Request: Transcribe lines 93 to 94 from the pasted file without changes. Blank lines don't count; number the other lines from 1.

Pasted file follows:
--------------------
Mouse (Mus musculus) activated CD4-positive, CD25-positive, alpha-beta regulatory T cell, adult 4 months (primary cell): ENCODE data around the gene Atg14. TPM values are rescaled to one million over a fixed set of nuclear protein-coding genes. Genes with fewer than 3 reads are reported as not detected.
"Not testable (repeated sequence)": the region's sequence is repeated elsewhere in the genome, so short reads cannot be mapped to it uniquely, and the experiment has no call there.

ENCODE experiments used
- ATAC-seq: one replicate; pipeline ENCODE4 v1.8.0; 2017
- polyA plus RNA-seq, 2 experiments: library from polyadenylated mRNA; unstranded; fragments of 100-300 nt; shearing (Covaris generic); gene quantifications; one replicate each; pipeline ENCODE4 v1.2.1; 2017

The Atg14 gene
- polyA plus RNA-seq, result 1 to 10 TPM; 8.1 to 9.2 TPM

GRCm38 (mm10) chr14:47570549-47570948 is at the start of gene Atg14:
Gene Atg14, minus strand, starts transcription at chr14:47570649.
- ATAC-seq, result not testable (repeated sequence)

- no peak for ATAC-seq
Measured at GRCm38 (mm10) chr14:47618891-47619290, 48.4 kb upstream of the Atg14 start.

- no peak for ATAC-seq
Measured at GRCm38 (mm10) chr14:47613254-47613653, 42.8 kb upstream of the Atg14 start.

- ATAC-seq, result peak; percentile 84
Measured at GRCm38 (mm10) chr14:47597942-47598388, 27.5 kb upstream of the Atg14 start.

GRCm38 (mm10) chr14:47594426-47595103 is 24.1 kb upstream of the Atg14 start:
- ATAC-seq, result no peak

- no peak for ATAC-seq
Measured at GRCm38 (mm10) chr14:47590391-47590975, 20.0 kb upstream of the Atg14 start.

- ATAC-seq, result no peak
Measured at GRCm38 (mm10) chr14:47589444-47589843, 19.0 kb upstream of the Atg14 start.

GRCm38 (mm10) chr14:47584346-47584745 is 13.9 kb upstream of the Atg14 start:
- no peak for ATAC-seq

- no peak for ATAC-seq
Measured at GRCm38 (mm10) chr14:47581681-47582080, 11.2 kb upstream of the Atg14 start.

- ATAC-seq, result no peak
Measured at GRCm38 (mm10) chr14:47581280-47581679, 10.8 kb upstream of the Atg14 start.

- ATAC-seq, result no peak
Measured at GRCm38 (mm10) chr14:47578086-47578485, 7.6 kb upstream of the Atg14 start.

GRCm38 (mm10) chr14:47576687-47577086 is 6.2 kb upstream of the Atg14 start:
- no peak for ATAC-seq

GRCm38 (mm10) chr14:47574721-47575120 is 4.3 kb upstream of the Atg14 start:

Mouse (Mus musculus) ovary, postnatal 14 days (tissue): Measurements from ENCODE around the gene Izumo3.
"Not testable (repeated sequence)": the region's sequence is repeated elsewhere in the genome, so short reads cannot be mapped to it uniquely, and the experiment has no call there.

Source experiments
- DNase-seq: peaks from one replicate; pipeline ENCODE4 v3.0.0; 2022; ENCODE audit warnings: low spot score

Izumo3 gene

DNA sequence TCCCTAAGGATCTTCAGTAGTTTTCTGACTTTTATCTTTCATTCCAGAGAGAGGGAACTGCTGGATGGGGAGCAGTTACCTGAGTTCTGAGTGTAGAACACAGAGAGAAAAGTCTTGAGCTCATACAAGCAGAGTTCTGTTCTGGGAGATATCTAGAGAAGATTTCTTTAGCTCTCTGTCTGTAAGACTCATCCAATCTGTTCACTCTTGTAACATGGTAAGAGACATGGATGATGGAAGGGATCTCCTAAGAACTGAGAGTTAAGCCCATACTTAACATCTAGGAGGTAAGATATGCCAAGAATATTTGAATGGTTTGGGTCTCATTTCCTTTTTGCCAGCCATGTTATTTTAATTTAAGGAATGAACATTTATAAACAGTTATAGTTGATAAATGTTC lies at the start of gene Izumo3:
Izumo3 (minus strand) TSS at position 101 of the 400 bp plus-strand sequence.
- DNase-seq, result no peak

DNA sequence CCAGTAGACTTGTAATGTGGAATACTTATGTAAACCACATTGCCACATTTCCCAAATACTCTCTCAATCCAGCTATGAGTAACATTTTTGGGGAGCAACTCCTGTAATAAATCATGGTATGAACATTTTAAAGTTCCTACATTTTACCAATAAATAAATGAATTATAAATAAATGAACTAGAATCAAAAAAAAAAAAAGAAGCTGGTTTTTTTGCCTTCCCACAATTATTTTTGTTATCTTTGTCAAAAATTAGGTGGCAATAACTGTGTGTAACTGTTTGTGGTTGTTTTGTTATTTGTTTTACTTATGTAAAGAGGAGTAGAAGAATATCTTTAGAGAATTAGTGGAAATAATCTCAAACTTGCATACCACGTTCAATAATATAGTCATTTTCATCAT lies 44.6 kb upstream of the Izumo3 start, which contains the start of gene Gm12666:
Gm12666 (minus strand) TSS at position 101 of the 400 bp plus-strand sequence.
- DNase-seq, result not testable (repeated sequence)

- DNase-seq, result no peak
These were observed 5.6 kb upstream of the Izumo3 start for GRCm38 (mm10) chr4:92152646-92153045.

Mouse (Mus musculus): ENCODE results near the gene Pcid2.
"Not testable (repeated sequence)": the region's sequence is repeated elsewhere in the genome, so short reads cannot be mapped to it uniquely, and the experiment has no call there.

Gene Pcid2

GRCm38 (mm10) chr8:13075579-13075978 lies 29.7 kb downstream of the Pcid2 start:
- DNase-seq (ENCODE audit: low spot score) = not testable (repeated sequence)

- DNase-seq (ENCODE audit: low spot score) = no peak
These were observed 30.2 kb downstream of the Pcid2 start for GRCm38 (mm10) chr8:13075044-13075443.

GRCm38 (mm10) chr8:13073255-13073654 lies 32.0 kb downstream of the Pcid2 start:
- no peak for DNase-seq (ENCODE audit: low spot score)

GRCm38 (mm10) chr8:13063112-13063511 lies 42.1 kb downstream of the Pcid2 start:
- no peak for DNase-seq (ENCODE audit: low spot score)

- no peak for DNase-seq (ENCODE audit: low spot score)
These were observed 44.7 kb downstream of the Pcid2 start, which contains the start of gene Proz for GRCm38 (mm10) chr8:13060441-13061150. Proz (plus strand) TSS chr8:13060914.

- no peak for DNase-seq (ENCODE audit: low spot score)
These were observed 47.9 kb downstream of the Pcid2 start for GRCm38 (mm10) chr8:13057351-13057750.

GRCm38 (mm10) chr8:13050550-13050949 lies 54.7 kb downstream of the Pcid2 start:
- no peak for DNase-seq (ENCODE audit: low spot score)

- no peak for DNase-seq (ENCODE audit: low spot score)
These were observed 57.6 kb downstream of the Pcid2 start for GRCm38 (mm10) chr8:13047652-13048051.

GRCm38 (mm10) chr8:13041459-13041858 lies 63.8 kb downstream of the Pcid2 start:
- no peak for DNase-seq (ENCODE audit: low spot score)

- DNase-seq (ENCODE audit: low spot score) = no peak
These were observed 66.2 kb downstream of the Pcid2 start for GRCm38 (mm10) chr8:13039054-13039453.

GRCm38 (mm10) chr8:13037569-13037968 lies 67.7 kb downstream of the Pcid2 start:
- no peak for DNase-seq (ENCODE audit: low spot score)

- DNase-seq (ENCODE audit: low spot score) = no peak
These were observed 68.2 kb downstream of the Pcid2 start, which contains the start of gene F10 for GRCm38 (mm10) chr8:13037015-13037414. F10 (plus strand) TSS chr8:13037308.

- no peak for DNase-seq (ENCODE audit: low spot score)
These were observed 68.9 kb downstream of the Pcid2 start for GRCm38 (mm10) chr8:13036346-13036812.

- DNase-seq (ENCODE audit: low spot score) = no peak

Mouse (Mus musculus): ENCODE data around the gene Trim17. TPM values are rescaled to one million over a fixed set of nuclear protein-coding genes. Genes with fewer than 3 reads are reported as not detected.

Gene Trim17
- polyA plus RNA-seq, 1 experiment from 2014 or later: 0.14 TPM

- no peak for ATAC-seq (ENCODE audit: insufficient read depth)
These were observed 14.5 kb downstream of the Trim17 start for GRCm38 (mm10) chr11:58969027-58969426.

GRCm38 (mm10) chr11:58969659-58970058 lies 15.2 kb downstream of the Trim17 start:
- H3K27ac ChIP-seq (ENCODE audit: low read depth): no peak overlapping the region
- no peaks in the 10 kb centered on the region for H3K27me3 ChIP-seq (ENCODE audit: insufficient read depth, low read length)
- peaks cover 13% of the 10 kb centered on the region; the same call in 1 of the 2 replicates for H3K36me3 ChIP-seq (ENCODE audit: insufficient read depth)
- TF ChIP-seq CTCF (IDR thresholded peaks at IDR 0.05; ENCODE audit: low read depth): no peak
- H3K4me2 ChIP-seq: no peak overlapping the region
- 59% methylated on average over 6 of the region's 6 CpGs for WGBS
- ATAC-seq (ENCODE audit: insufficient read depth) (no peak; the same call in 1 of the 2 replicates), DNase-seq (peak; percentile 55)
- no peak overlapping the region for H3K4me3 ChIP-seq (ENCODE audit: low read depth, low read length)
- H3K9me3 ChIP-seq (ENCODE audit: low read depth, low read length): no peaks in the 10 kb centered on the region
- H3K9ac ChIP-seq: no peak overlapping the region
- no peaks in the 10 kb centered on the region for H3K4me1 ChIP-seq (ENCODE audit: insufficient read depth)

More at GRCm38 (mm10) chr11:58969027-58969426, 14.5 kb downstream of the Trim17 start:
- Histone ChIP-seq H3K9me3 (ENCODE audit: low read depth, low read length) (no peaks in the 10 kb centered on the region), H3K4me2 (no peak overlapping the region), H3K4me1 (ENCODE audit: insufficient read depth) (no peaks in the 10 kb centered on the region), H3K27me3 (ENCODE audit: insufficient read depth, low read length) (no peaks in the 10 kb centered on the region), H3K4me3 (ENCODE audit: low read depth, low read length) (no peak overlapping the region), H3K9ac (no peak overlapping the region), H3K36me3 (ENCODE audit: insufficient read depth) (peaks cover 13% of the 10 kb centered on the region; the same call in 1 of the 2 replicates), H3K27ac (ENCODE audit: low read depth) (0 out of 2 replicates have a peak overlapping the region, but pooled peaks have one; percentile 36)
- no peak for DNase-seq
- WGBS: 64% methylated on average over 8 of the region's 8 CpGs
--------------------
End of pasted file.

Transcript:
- no peaks in the 10 kb centered on the region for H3K4me1 ChIP-seq (ENCODE audit: insufficient read depth)

More at GRCm38 (mm10) chr11:58969027-58969426, 14.5 kb downstream of the Trim17 start: